Laws cannot be decided by some arbitrary judgement of  what some unaccountable person somewhere regarded as “socially accepted” 40 years ago. If there is any validity in doing this then it should be quantified somewhere and a criteria for “social acceptance” laid down and established. This, of course, would mean that if the use of a substance became widespread overt time, it should then be removed from the Act which has clearly failed to control that substance into a regime of genuine control and regulation. For good or bad, this has clearly happened with cannabis.

Therefore the situation at present would seem to be untenable: Either as the DEA is arguing, the distinction between Alcohol, tobacco and caffeine and other so-called “controlled” drugs is arbitrary and therefore unjust, or there must be some procedure and quantifiable process to asses the degree of social acceptance of a drug which would allow drugs to move between the two legal states as social norms change over time, as they always do.

The original FOI request was made in support of the appeal being made by Casey Hardison – his website is here – who has now lodged an appeal with the Information Commission to see the redacted parts of this release. The appeal was posted by Darryl Bickler of the DEA as a comment to the original blog but few people will have seen it, so I’ll repost it here. Darryl wrote:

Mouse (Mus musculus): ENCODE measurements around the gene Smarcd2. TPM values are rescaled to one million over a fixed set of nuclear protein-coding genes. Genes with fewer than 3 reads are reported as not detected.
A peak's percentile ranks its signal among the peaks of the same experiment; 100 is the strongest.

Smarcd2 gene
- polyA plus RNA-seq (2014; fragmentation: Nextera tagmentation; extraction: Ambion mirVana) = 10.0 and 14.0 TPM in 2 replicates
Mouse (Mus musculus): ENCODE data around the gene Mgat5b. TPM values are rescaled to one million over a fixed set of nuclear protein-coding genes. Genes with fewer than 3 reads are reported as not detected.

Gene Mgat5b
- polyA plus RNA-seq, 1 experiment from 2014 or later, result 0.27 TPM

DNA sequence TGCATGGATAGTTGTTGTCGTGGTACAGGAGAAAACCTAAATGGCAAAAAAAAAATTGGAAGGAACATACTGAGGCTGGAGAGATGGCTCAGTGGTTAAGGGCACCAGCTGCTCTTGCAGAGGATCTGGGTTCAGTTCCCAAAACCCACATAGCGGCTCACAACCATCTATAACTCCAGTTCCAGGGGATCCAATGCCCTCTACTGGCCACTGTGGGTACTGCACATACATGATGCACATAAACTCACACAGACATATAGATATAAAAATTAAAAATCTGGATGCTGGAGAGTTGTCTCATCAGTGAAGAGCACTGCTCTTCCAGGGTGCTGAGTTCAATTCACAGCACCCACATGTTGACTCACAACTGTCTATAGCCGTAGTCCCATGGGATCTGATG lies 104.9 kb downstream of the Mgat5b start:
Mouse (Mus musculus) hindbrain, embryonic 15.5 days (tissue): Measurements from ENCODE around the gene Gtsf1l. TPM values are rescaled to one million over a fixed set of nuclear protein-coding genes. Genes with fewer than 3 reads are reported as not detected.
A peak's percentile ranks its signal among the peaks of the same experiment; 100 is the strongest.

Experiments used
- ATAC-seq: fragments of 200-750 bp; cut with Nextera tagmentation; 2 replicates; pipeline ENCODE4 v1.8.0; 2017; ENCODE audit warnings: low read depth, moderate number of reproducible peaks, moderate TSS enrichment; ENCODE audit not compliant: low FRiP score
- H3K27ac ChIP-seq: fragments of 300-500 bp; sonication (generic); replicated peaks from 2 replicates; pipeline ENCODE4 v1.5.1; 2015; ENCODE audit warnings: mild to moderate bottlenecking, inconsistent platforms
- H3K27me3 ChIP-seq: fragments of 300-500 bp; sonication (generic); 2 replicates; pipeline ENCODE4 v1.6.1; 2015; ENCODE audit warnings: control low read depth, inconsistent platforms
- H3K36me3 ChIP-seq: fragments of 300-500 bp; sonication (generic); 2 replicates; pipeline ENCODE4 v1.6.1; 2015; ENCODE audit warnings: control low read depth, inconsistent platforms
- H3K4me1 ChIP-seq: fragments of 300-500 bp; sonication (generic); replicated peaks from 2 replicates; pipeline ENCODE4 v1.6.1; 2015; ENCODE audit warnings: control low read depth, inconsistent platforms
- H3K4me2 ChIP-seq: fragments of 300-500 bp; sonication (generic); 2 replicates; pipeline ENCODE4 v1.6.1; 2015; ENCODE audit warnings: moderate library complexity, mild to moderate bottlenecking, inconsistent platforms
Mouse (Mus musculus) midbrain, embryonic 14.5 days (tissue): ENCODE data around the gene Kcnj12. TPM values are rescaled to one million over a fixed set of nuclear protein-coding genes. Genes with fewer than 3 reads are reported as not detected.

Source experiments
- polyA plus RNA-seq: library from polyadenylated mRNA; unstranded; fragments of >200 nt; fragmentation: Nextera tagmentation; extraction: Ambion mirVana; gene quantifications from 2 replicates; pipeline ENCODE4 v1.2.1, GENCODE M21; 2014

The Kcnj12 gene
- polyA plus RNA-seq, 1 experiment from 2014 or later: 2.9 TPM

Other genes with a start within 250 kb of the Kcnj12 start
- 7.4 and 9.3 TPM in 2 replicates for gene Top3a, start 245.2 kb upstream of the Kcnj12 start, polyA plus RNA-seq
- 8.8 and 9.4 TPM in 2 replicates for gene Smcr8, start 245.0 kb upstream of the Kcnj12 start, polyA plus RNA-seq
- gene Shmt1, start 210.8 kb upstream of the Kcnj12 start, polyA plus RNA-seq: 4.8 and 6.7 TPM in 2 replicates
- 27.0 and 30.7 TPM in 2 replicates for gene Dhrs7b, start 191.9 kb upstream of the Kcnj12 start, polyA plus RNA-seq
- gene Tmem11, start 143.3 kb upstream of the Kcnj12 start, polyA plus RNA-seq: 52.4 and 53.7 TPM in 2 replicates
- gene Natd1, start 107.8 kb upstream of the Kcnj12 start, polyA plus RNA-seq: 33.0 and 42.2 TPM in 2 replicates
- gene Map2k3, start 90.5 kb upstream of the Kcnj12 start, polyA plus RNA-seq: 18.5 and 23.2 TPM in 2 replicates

This is Hardison’s submission to the 1st Tier Tribunal (minus footnotes and this is from an OCR scan so please excuse any typos)


Information Commissioner Respondent

The Home Office Appellant
The Public Interest

1. Mr Casey William Hardison has requested joinder in this matter to represent thepublic interest in the full disclosure of the May 2006 Home Office Crime and Drug Strategy Directorate document ‘Review of the UK’s Drugs Classification System — a Public Consultation’ (the Document”).

2. Mr Hardison has seen the Document, however, information withheld under s35(1)(a) of the Freedom of Information Act 2000, re the formulation or development of government policy, is still redacted.

3. The Document is a proposal for a review of the drug classification system under the Misuse of Drugs Act 1971 (“the Act”). It coalesced out of a 19 January 2006 pledge by the then Home Secretary, the Rt Hon Charles Clarke MP:

“The more I have considered these matters, the more concerned I have become about the limitations of our current system. Decisions on classification often address different or conflicting purposes and too often send strong but confused signals to users and others about the harms and consequences of using a particular drug and there is often disagreement over the meaning of different classifications. […1 I will in the next few weeks publish a consultation paper with suggestions for a review of the drug